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Fest Track On Sirk TV Film Review: SUNDANCE FILM FESTIVAL 2020 [Park City, Utah] – Part I

Moving into the idea of identity but wanting to be loved on specific existential terms permeates this first batch of films reviewed at the Sundance Film Festival. Whether it is a real life TV personality, a social media climber who has lost touch with a reality or a professor searching to inhabit his real life, the progression is one of self realization or in certain cases self denial.

Mucho Mucho Amor The essence of documentaries is based in the ideas of the subject they are covering. Many times there is a definitive separation in the line between. With this film, it takes into focus Walter Mercado, an astrologer television evangelist who defied notions of gender representation. The film doesn’t try to solve the idea of the man but just the ideas and persona he radiated. His story is one of betrayal, love, myth and loneliness. The man himself retreated from his public persona but the reasons are undeniably heartbreaking but not from a perspective of life. The brilliance and loveliness of the man comes through in his performance. The positivity and just sheer charisma draws obvious comparisons to Freddie Mercury who could never be put in a box. Even when the path leads to a realization, it is undeniably true to the man and his essence.

Scare Me The aspect of horror is reflective in the idea of who is being scared. The idea here is an interesting comedy meta mix within the mileau. It is basically a one location deal where a guy who wants to be a writer ends up in a house with a best selling author who is a little odd herself. It works because it uses no real effects. It is all in the performance of the actors which is no mean feat. It is, in ways, unsuccessful in its attempt but there are moments especially on the lead actress’ side that are borderline brilliant. The progression into jealousy marked with anxiety is an interesting transgression though it is plotted very obviously. The resolution shows the dynamic of the actors though the aspiring writer gets a bit of the short end of the stick despite the irony. It ends with a diatribe into the notion of fleeting success and ambition.

Spree The idea of what dictates fame and fulfillment in an interesting dichotomy in the modern human psyche because it progresses the idea that we only exist if somebody else says we are. The story here follows Kurt who originally though he would become a real influencer. In a way, it is both similar and different from a movie called “King Kelly” that played at SXSW a few years ago. This film is more active about trying to gain fame through deliberate premeditation though this film makes a minute point of it. Spree is a bit of a side title because it is refers to the ride share app but also the journey of Kurt. Kurt is earnest but obviously threw a belt at one point before he progressed into this black hole of primal unspooling. Some of the story is dynamic though at a certain point its pointlessness of existence is an interesting construction mechanism. He moves between just utter self-awareness and a meta humor. At one point it intersects with a character who examines this while using her own fame to deconstruct who he actually is which is when the snap begins. Ultimately it ends before actually explaining a certain extent of his actions. On top of this it is shown specifically within phone perspective reversals and continuing security cams.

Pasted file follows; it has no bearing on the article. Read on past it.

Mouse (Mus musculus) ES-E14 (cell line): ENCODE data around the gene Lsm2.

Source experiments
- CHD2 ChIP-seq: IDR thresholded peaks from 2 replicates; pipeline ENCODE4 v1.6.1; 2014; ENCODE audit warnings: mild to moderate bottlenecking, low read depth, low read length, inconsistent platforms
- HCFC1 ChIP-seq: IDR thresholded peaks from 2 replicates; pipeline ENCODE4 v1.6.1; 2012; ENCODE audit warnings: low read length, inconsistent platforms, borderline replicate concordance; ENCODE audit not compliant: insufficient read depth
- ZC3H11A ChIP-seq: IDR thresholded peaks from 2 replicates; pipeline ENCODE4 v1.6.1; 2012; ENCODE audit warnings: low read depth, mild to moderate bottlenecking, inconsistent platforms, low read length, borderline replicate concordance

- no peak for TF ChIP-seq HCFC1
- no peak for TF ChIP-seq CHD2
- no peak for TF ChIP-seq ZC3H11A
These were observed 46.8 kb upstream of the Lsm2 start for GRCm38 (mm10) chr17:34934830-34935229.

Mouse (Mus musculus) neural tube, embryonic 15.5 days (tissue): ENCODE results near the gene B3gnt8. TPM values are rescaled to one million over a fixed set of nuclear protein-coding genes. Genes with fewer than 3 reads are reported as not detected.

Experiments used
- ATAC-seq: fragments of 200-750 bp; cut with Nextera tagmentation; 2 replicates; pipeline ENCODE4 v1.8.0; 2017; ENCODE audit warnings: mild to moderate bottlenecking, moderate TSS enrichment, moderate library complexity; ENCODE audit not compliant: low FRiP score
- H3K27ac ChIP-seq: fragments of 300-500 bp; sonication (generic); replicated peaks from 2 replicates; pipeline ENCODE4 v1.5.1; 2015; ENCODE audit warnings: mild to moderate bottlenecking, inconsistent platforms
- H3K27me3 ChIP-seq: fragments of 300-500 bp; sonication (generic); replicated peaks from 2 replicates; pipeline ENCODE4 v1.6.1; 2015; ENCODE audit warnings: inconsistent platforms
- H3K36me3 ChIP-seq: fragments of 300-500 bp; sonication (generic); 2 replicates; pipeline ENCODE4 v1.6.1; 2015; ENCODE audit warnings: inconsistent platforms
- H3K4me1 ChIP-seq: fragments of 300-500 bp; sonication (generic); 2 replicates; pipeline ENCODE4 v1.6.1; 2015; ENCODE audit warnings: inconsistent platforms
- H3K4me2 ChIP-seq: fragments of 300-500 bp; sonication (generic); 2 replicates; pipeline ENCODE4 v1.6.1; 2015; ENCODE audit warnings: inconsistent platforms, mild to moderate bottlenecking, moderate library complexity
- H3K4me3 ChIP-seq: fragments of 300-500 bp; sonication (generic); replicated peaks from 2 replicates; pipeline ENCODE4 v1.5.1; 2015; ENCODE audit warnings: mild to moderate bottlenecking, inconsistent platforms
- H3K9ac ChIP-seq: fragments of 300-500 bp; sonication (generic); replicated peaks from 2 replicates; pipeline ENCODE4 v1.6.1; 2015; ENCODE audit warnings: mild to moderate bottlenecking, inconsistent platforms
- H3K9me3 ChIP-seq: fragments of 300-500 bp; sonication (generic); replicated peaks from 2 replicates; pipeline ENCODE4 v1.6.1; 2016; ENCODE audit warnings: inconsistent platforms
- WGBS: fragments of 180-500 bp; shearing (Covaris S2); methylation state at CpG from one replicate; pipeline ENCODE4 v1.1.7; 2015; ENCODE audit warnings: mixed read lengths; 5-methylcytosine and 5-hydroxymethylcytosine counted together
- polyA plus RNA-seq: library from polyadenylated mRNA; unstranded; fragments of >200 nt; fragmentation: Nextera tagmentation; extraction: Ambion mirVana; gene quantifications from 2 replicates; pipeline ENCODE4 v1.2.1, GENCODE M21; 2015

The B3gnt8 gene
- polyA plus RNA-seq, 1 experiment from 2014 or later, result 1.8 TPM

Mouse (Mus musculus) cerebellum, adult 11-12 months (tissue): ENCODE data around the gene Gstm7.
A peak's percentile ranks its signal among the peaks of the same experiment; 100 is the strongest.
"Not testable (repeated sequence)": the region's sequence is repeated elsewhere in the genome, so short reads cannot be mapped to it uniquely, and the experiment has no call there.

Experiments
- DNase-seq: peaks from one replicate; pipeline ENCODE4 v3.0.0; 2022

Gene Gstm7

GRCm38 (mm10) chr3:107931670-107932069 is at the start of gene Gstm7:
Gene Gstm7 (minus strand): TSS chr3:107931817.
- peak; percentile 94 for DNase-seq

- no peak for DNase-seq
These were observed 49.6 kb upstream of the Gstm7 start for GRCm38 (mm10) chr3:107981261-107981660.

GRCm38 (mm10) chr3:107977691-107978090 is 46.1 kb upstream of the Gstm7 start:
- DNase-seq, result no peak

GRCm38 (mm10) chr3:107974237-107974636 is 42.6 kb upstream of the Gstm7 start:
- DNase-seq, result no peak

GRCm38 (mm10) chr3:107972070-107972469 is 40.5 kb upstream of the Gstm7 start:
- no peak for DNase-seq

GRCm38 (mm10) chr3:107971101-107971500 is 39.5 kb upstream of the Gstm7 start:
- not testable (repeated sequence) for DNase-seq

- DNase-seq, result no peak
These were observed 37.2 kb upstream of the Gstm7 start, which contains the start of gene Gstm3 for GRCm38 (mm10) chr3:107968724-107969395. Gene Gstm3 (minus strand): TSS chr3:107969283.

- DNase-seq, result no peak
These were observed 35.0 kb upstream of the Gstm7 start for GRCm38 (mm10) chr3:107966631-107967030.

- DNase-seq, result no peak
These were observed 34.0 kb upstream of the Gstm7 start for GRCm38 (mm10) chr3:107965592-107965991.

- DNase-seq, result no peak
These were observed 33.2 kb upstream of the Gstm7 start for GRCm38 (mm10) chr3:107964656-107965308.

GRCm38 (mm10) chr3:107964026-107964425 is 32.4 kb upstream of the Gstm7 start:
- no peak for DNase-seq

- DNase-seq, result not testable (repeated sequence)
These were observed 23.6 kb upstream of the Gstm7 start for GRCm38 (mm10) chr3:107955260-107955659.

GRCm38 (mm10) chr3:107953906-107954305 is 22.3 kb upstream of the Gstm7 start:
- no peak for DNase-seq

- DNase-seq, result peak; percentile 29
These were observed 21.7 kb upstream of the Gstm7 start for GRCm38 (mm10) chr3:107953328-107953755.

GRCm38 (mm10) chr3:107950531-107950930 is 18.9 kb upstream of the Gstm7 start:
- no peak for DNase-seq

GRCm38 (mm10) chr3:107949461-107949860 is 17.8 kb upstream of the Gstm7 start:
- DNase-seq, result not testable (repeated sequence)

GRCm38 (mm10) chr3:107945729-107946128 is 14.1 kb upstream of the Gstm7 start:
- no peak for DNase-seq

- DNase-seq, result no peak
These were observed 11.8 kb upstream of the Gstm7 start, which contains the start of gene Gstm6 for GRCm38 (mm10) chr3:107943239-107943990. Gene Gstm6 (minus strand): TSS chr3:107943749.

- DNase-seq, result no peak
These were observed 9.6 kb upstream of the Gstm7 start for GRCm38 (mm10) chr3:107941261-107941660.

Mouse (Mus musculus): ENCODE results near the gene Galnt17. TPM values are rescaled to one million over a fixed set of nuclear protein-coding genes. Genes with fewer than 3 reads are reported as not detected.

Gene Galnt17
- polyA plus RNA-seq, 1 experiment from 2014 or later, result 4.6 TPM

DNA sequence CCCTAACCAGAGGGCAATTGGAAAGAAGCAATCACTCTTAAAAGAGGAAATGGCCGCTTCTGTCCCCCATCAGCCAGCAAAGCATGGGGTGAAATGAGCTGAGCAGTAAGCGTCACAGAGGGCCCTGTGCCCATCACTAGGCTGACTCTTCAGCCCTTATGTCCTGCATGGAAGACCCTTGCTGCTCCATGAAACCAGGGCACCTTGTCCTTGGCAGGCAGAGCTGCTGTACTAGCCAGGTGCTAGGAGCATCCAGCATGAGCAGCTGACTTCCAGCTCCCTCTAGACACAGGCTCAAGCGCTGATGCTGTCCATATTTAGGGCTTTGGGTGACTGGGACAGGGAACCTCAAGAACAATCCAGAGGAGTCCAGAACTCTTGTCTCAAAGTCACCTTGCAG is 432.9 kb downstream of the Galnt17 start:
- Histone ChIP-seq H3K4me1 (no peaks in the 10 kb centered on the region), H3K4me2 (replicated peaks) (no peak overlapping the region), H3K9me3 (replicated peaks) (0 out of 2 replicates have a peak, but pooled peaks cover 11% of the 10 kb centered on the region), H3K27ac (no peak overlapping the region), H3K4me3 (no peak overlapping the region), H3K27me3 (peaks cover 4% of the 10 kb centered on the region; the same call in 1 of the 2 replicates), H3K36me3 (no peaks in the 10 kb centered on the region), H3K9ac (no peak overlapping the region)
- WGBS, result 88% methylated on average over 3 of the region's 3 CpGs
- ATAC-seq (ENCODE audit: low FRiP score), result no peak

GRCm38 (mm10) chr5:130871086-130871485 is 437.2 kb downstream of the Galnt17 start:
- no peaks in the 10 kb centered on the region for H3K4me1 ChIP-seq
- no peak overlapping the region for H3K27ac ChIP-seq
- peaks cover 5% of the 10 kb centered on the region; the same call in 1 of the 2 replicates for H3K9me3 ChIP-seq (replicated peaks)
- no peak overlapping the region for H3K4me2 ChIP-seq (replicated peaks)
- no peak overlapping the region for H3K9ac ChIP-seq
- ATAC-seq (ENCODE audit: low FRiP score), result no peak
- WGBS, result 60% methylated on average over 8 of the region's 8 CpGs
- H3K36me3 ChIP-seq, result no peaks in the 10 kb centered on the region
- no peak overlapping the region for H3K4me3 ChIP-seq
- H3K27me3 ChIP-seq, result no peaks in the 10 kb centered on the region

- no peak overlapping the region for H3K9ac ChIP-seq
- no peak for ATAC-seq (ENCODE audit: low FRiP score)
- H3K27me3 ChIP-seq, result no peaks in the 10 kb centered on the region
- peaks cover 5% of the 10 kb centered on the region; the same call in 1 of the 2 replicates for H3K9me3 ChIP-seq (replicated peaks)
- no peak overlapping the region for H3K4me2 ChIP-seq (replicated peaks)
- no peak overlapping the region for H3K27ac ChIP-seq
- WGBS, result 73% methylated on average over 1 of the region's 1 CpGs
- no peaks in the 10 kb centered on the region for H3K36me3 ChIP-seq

Uncle Frank As with many of the films, going in with less conception than just a simple tag line really helps. This film transcends itself at many points. Its story is dynamic but also heartfelt. It might not play everywhere but it really gets down to nitty-gritty divide which is prevalent today even though it takes place in the early 70s. While her performance in the film is not the most brilliant in this film by far, Sophie Lillis is still exception. The actress, who is known as young Beverly from IT  was underused in Part II, but her precociousness and curiosity really has a great resounding quality here since her perception is almost as the narrator. But the story is about Frank. While this is not primarily a social story about sex, politics and identity, it is effective in understanding the true human drama it is. Alan Ball, known of course for “Six Feet Under” and “True Blood” finds his distinctiveness while also staying true to himself. The family that Bettany’s character must interact with is a treasure trove of character actors include Margo Martindale, Judy Greer, Steve Zahn and Lois Smith. The unfolding story brings the range of their prejudices, ignorance or own self esteem issues into play. A death requires they all return and eventually confront a long painful reveal. The texture of finding that balance can border on melodramatic but Ball keeps it just on the teetering point to give it heart and relevance with a point of self pity (though Bettany’s character skirts the edge). But it is because of human and humorous moments both by the innocent perceptions of Lillis as well as his long suffering but elative partner Wally who uplifts the movie in every scene he is in, that the film finds its equilibrium. That is the true heart because it is in this character of Wally even more than Lillis that defines the path through any pain. However the rule of acceptance in a small way done in two small scenes towards the end involving Zahn and Bettany and then Bettany, Martindale and Wally really cement the texture of what the film truly is: a gem.

By Tim Wassberg

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